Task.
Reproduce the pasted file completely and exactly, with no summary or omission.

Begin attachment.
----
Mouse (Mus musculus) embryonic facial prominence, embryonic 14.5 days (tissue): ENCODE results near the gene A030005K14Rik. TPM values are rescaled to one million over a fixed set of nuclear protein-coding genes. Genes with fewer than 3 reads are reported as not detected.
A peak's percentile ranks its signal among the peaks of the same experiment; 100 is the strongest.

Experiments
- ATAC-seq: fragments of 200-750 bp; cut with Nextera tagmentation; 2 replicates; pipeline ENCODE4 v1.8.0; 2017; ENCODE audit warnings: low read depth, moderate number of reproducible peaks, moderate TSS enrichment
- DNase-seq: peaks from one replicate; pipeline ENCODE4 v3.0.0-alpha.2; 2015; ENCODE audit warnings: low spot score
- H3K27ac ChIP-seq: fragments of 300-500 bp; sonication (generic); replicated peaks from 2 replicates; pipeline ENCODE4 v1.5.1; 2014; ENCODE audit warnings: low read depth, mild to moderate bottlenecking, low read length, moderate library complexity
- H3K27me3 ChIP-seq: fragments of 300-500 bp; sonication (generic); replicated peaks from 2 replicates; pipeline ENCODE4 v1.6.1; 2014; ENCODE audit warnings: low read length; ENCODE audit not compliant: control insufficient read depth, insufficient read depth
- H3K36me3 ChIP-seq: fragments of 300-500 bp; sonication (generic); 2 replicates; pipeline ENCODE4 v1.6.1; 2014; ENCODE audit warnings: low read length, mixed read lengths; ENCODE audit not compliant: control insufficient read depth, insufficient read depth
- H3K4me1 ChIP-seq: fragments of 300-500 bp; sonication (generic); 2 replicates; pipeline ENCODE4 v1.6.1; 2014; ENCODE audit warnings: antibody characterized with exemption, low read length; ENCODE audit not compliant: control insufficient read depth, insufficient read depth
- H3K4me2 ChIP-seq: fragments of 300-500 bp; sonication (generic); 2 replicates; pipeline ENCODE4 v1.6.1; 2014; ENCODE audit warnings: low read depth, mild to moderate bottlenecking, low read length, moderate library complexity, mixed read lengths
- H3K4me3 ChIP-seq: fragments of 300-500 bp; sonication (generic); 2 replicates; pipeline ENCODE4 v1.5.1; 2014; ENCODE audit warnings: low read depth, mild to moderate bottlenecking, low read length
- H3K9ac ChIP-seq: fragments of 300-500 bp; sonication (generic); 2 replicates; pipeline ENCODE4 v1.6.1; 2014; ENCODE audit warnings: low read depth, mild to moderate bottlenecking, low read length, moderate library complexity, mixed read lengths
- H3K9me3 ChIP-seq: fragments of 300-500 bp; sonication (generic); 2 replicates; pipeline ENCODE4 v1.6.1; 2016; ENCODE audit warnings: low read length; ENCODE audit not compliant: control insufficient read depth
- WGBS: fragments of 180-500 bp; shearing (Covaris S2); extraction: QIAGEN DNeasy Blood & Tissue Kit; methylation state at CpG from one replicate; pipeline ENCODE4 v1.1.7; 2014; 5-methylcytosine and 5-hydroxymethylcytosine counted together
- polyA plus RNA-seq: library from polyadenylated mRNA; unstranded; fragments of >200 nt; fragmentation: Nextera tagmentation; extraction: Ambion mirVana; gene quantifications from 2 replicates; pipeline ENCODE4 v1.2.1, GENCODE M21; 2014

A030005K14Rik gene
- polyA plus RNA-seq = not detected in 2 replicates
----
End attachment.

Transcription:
Mouse (Mus musculus) embryonic facial prominence, embryonic 14.5 days (tissue): ENCODE results near the gene A030005K14Rik. TPM values are rescaled to one million over a fixed set of nuclear protein-coding genes. Genes with fewer than 3 reads are reported as not detected.
A peak's percentile ranks its signal among the peaks of the same experiment; 100 is the strongest.

Experiments
- ATAC-seq: fragments of 200-750 bp; cut with Nextera tagmentation; 2 replicates; pipeline ENCODE4 v1.8.0; 2017; ENCODE audit warnings: low read depth, moderate number of reproducible peaks, moderate TSS enrichment
- DNase-seq: peaks from one replicate; pipeline ENCODE4 v3.0.0-alpha.2; 2015; ENCODE audit warnings: low spot score
- H3K27ac ChIP-seq: fragments of 300-500 bp; sonication (generic); replicated peaks from 2 replicates; pipeline ENCODE4 v1.5.1; 2014; ENCODE audit warnings: low read depth, mild to moderate bottlenecking, low read length, moderate library complexity
- H3K27me3 ChIP-seq: fragments of 300-500 bp; sonication (generic); replicated peaks from 2 replicates; pipeline ENCODE4 v1.6.1; 2014; ENCODE audit warnings: low read length; ENCODE audit not compliant: control insufficient read depth, insufficient read depth
- H3K36me3 ChIP-seq: fragments of 300-500 bp; sonication (generic); 2 replicates; pipeline ENCODE4 v1.6.1; 2014; ENCODE audit warnings: low read length, mixed read lengths; ENCODE audit not compliant: control insufficient read depth, insufficient read depth
- H3K4me1 ChIP-seq: fragments of 300-500 bp; sonication (generic); 2 replicates; pipeline ENCODE4 v1.6.1; 2014; ENCODE audit warnings: antibody characterized with exemption, low read length; ENCODE audit not compliant: control insufficient read depth, insufficient read depth
- H3K4me2 ChIP-seq: fragments of 300-500 bp; sonication (generic); 2 replicates; pipeline ENCODE4 v1.6.1; 2014; ENCODE audit warnings: low read depth, mild to moderate bottlenecking, low read length, moderate library complexity, mixed read lengths
- H3K4me3 ChIP-seq: fragments of 300-500 bp; sonication (generic); 2 replicates; pipeline ENCODE4 v1.5.1; 2014; ENCODE audit warnings: low read depth, mild to moderate bottlenecking, low read length
- H3K9ac ChIP-seq: fragments of 300-500 bp; sonication (generic); 2 replicates; pipeline ENCODE4 v1.6.1; 2014; ENCODE audit warnings: low read depth, mild to moderate bottlenecking, low read length, moderate library complexity, mixed read lengths
- H3K9me3 ChIP-seq: fragments of 300-500 bp; sonication (generic); 2 replicates; pipeline ENCODE4 v1.6.1; 2016; ENCODE audit warnings: low read length; ENCODE audit not compliant: control insufficient read depth
- WGBS: fragments of 180-500 bp; shearing (Covaris S2); extraction: QIAGEN DNeasy Blood & Tissue Kit; methylation state at CpG from one replicate; pipeline ENCODE4 v1.1.7; 2014; 5-methylcytosine and 5-hydroxymethylcytosine counted together
- polyA plus RNA-seq: library from polyadenylated mRNA; unstranded; fragments of >200 nt; fragmentation: Nextera tagmentation; extraction: Ambion mirVana; gene quantifications from 2 replicates; pipeline ENCODE4 v1.2.1, GENCODE M21; 2014

A030005K14Rik gene
- polyA plus RNA-seq = not detected in 2 replicates